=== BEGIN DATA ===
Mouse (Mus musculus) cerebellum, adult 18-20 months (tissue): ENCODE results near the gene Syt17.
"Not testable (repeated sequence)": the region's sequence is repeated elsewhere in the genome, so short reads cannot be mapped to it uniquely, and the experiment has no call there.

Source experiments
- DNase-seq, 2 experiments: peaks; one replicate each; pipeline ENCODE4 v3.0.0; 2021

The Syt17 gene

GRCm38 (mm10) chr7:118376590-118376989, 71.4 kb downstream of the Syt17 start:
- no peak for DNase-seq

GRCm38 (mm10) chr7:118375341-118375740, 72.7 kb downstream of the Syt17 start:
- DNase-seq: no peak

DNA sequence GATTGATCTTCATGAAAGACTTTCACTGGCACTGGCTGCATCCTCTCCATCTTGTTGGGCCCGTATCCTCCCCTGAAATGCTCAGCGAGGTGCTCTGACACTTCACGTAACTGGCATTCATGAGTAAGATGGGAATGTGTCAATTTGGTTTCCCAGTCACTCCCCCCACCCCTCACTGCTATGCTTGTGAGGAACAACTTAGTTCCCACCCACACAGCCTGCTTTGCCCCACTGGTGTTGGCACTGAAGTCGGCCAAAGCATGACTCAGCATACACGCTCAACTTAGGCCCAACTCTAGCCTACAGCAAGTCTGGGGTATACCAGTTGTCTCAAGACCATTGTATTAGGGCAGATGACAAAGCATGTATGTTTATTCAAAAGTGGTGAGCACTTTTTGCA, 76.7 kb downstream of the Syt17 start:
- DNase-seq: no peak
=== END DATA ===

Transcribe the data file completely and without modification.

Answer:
Mouse (Mus musculus) cerebellum, adult 18-20 months (tissue): ENCODE results near the gene Syt17.
"Not testable (repeated sequence)": the region's sequence is repeated elsewhere in the genome, so short reads cannot be mapped to it uniquely, and the experiment has no call there.

Source experiments
- DNase-seq, 2 experiments: peaks; one replicate each; pipeline ENCODE4 v3.0.0; 2021

The Syt17 gene

GRCm38 (mm10) chr7:118376590-118376989, 71.4 kb downstream of the Syt17 start:
- no peak for DNase-seq

GRCm38 (mm10) chr7:118375341-118375740, 72.7 kb downstream of the Syt17 start:
- DNase-seq: no peak

DNA sequence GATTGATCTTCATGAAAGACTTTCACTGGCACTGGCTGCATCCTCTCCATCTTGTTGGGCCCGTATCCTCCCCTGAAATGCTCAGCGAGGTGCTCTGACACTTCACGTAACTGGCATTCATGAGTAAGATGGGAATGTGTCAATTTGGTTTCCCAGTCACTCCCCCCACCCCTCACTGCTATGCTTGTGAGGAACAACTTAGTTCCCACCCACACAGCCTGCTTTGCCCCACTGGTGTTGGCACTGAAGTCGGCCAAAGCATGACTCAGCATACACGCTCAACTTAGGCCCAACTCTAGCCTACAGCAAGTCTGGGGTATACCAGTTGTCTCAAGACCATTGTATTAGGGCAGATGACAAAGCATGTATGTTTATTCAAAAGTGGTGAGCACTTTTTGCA, 76.7 kb downstream of the Syt17 start:
- DNase-seq: no peak